Euro zone finance ministers have set next October as the intended target date for taking a decision on the restructuring of Ireland's bank debt.

The announcement was made by the European Commission Vice President Olli Rehn after more than nine hours of discussions in Brussels.

Technical work will now be undertaken over the summer by officials from the Commission, ECB and IMF, before Ministers evaluate their progress at their September meeting.

Euro zone finance ministers claimed new progress in fighting the debt crisis.

The Minister for Finance, Michael Noonan, has said he hopes significant progress can be made in reducing Ireland's bank debt burden.

He said he was pleased with the decision of euro zone finance ministers to agree both a process and timeframe for the debt renegotiation talks.

He described the target date for concluding negotiations in October as satisfactory.

With Spain under pressure on the financial markets, euro zone finance ministers approved plans overnight to provide €30 billion for its banks this month, with €100 billion potentially available in all.

At the same time, the 17-nation single currency bloc agreed to extend a deadline for Spain to cut its public deficit to the EU's 3% limit by one year to 2014 because of the difficult economic conditions it faces.

Financial markets signalled some approval of the decisions and European markets were up about 1% this morning.

The euro zone bond market had come under acute pressure yesterday when Spanish and Italian bond rates rose sharply and German and French rates fell, on scepticism that the Eurogroup meeting of finance ministers would amount to much.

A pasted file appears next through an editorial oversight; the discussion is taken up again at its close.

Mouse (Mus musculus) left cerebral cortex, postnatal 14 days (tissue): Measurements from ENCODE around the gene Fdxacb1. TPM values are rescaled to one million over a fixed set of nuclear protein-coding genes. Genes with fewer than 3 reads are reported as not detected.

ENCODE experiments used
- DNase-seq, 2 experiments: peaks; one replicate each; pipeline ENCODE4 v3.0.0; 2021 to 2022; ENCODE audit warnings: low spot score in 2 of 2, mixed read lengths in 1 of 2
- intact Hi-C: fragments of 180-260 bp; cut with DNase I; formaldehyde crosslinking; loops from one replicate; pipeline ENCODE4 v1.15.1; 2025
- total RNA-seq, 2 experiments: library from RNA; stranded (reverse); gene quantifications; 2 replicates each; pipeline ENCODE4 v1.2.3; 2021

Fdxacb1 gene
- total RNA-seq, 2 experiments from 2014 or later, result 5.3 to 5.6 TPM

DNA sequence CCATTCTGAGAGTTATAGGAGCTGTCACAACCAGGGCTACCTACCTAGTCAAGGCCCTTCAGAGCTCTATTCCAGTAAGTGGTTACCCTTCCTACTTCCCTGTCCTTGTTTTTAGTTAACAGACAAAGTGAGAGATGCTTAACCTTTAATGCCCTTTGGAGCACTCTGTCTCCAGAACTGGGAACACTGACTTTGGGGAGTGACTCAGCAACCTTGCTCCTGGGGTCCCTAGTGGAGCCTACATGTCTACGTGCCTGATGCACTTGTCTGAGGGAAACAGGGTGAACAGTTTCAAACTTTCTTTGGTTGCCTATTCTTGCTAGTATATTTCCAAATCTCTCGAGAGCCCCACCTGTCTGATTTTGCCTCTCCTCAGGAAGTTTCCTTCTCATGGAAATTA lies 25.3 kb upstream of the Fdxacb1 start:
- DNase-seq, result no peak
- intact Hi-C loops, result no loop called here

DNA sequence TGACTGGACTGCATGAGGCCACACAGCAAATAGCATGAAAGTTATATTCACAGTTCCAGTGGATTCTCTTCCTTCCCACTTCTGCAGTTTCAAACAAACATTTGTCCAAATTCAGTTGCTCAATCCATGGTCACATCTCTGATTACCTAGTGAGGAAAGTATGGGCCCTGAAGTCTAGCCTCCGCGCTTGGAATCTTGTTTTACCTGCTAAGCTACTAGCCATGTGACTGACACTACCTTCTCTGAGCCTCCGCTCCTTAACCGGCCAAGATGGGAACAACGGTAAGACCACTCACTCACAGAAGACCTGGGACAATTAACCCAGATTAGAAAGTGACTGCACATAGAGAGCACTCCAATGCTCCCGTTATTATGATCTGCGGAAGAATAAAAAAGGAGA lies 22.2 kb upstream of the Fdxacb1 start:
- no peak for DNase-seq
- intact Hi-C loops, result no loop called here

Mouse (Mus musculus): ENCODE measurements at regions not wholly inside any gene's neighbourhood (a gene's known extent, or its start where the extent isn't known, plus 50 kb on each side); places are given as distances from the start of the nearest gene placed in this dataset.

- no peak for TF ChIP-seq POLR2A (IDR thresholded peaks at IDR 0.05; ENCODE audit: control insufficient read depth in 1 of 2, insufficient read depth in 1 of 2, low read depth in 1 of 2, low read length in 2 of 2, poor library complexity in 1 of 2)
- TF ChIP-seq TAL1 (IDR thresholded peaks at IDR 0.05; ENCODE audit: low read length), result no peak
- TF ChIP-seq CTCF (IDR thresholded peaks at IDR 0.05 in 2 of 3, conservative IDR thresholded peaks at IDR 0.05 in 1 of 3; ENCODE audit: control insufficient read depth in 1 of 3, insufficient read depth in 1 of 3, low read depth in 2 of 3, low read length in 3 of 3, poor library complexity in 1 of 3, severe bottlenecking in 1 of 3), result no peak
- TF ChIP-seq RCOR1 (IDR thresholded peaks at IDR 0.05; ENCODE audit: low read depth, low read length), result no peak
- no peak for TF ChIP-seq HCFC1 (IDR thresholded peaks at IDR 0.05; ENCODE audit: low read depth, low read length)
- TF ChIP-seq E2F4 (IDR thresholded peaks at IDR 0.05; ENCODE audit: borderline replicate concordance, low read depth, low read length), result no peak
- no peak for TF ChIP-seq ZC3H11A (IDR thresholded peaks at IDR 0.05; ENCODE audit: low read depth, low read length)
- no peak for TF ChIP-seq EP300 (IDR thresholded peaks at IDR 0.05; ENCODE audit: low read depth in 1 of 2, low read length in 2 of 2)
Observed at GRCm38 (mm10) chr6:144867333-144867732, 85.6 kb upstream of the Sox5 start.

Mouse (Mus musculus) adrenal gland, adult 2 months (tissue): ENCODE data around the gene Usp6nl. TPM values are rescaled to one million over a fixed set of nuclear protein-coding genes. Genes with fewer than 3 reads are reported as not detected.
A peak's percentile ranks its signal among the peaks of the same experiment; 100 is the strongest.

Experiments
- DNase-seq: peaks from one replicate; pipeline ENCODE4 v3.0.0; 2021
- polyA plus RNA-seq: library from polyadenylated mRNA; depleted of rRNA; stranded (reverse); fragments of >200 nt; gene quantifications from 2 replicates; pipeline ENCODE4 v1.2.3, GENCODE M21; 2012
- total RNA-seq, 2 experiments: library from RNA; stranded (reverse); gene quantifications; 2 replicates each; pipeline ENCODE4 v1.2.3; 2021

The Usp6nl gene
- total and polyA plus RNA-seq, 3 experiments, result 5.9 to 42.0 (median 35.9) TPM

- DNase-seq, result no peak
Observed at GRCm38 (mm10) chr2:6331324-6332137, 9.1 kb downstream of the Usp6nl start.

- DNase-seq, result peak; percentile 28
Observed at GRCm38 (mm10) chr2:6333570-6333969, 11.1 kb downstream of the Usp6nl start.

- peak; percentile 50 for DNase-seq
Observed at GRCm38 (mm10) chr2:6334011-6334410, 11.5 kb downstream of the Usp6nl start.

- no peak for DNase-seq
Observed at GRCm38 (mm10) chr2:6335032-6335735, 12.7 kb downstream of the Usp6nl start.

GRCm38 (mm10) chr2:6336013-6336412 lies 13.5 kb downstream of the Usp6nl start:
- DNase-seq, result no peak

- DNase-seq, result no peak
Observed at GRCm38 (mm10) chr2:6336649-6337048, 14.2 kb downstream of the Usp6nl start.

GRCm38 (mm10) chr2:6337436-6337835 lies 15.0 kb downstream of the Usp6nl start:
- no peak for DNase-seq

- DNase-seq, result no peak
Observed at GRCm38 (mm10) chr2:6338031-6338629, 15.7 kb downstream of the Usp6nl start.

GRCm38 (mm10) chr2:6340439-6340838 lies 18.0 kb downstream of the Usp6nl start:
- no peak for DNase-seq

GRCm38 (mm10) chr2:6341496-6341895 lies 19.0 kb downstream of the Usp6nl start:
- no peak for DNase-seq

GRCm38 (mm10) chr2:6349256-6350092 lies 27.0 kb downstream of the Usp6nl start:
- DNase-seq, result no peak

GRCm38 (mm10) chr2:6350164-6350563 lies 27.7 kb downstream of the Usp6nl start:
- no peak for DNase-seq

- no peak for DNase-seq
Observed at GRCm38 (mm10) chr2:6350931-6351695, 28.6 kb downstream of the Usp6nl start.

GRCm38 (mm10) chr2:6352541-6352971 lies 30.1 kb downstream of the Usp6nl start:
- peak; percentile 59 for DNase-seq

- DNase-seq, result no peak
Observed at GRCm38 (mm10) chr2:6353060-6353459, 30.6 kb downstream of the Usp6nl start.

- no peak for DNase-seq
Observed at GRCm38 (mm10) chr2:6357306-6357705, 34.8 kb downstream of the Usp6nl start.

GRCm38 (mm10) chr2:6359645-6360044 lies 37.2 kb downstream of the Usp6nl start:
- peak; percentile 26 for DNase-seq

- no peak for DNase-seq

"The markets have to realise that the money is there, more than they realise," said Luxembourg Finance Minister Luc Frieden as he went into the meeting of all 27 European Union finance ministers.

"We must try that these states get back to their feet and I think that one year more or less, if that can help a state, is not a wrong signal," he added.

Spanish Economy Minister Luis de Guindos said the "two agreements are very positive," giving Madrid the time and the money "to thoroughly clear up the banking sector."

Austria's Maria Fekter, a hardliner on aid for euro zone states needing help, noted that the deal for Spain "contains a lot of conditions, items and formalities Spain has to meet."

A continuous series of meetings and summits have marked the course of the near three-year debt crisis, with EU leaders repeatedly being outflanked by investors sceptical that they really can put their house in order.

A June 28-29 EU summit was hailed as a "breakthrough" after it promised Spain aid for its banks, the setting up a new bank regulator and made it easier for the new permanent ESM euro zone bailout fund to fund struggling members.

After an initial euphoric welcome, however, market sentiment quickly turned negative, putting Spain and Italy back under pressure and the euro zone on the the defensive.

Jean-Claude Juncker, the head of the euro zone finance ministers group, said the meeting had also discussed the situation in Greece and in Cyprus, which has just asked for EU aid.

Cyprus, current holder of the EU's rotating presidency, blames its problems on its banks' heavy exposure to Greece, and its aid programme is expected to be completed by September.